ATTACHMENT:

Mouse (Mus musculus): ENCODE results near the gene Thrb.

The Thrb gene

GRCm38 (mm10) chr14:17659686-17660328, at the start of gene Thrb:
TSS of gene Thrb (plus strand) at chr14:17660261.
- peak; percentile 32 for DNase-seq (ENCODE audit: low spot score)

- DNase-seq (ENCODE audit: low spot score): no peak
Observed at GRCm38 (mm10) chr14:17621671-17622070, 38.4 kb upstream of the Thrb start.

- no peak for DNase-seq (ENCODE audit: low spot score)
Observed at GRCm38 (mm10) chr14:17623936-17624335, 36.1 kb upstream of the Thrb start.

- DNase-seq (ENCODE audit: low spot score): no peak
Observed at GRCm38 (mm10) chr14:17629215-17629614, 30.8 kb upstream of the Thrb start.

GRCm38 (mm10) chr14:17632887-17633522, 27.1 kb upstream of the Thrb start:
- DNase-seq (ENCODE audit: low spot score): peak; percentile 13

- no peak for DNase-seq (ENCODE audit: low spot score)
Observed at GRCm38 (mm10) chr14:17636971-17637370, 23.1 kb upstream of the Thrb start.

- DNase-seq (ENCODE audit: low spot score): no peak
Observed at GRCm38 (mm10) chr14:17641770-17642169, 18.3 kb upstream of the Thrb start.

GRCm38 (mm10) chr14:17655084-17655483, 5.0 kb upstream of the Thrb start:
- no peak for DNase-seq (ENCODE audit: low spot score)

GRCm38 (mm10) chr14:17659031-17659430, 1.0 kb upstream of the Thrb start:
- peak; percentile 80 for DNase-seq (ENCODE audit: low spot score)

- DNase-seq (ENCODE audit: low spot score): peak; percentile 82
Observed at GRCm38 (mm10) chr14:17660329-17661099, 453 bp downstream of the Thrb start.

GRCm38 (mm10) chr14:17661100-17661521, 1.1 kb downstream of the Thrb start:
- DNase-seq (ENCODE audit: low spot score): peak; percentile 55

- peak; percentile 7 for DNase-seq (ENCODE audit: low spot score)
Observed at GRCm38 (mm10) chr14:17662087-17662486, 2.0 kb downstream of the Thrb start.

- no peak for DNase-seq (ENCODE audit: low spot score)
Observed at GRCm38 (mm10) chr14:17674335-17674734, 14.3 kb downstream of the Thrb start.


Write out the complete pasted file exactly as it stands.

Mouse (Mus musculus): ENCODE results near the gene Thrb.

The Thrb gene

GRCm38 (mm10) chr14:17659686-17660328, at the start of gene Thrb:
TSS of gene Thrb (plus strand) at chr14:17660261.
- peak; percentile 32 for DNase-seq (ENCODE audit: low spot score)

- DNase-seq (ENCODE audit: low spot score): no peak
Observed at GRCm38 (mm10) chr14:17621671-17622070, 38.4 kb upstream of the Thrb start.

- no peak for DNase-seq (ENCODE audit: low spot score)
Observed at GRCm38 (mm10) chr14:17623936-17624335, 36.1 kb upstream of the Thrb start.

- DNase-seq (ENCODE audit: low spot score): no peak
Observed at GRCm38 (mm10) chr14:17629215-17629614, 30.8 kb upstream of the Thrb start.

GRCm38 (mm10) chr14:17632887-17633522, 27.1 kb upstream of the Thrb start:
- DNase-seq (ENCODE audit: low spot score): peak; percentile 13

- no peak for DNase-seq (ENCODE audit: low spot score)
Observed at GRCm38 (mm10) chr14:17636971-17637370, 23.1 kb upstream of the Thrb start.

- DNase-seq (ENCODE audit: low spot score): no peak
Observed at GRCm38 (mm10) chr14:17641770-17642169, 18.3 kb upstream of the Thrb start.

GRCm38 (mm10) chr14:17655084-17655483, 5.0 kb upstream of the Thrb start:
- no peak for DNase-seq (ENCODE audit: low spot score)

GRCm38 (mm10) chr14:17659031-17659430, 1.0 kb upstream of the Thrb start:
- peak; percentile 80 for DNase-seq (ENCODE audit: low spot score)

- DNase-seq (ENCODE audit: low spot score): peak; percentile 82
Observed at GRCm38 (mm10) chr14:17660329-17661099, 453 bp downstream of the Thrb start.

GRCm38 (mm10) chr14:17661100-17661521, 1.1 kb downstream of the Thrb start:
- DNase-seq (ENCODE audit: low spot score): peak; percentile 55

- peak; percentile 7 for DNase-seq (ENCODE audit: low spot score)
Observed at GRCm38 (mm10) chr14:17662087-17662486, 2.0 kb downstream of the Thrb start.

- no peak for DNase-seq (ENCODE audit: low spot score)
Observed at GRCm38 (mm10) chr14:17674335-17674734, 14.3 kb downstream of the Thrb start.